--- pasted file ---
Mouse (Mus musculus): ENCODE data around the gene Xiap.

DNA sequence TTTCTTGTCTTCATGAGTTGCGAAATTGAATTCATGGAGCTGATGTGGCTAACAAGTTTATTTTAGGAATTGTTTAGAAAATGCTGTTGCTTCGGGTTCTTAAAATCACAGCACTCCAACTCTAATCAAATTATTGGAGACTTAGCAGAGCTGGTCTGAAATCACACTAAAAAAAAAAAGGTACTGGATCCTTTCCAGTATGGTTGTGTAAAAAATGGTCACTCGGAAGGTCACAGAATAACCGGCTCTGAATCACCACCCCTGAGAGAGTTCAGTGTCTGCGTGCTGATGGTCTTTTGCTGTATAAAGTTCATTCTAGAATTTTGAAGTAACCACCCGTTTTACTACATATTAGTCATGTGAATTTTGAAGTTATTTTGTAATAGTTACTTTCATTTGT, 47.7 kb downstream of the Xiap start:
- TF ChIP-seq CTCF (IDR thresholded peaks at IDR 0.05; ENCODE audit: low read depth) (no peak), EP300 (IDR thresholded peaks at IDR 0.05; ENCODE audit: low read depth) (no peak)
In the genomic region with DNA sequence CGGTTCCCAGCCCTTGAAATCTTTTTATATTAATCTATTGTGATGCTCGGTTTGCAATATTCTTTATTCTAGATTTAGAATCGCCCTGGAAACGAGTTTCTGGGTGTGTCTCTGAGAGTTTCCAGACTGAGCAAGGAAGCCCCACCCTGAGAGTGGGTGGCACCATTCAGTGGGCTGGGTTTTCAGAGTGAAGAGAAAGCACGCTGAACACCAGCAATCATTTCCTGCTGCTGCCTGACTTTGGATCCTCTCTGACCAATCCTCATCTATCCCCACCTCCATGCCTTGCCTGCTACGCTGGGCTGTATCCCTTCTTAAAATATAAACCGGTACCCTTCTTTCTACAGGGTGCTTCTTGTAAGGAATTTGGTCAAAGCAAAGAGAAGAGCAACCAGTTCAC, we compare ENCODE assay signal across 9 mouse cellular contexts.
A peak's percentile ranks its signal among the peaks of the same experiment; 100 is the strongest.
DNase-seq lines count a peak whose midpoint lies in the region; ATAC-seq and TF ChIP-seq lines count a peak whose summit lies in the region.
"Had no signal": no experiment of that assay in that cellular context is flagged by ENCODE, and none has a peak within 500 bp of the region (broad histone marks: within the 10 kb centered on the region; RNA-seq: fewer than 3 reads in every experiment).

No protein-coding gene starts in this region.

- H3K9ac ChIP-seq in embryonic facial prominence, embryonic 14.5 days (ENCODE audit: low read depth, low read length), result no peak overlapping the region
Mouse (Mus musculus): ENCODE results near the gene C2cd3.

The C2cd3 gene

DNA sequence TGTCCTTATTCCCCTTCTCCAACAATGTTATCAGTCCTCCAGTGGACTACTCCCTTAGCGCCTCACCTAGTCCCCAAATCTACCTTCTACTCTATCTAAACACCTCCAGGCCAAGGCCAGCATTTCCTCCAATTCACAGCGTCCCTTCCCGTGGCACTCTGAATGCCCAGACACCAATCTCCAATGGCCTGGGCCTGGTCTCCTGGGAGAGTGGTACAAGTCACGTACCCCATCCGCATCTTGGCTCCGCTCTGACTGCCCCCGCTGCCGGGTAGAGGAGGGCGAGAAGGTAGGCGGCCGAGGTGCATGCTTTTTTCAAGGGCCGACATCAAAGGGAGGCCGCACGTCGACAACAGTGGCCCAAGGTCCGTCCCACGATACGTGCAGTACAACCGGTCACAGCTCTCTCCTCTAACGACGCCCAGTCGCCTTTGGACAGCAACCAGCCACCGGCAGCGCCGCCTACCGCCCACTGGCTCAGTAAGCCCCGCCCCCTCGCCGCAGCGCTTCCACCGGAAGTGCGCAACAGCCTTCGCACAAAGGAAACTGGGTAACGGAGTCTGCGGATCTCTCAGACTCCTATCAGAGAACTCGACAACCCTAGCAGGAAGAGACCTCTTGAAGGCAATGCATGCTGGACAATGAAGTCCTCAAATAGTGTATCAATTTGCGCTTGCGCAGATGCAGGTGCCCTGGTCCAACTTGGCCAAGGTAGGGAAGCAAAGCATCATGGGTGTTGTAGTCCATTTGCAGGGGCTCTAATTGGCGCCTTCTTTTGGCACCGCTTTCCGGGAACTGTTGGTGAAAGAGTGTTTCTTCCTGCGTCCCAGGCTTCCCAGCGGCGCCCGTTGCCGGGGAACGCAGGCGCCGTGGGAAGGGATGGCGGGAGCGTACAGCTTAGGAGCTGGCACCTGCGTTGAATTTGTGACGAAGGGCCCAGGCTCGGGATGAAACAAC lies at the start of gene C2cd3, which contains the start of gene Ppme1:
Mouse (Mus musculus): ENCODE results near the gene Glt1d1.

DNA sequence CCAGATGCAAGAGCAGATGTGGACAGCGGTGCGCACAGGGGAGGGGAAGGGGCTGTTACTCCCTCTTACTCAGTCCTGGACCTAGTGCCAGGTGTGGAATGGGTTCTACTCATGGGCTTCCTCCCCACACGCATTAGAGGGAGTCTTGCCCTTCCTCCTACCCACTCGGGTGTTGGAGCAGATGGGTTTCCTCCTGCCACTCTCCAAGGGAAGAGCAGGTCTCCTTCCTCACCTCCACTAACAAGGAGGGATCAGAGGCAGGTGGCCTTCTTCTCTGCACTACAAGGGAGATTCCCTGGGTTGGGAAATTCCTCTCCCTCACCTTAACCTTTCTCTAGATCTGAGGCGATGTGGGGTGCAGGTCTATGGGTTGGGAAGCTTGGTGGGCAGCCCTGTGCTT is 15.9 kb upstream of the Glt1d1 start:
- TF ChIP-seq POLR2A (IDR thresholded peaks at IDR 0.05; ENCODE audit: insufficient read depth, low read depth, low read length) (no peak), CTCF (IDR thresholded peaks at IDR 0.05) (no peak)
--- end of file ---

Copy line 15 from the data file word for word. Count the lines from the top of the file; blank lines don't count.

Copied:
- TF ChIP-seq POLR2A (IDR thresholded peaks at IDR 0.05; ENCODE audit: insufficient read depth, low read depth, low read length) (no peak), CTCF (IDR thresholded peaks at IDR 0.05) (no peak)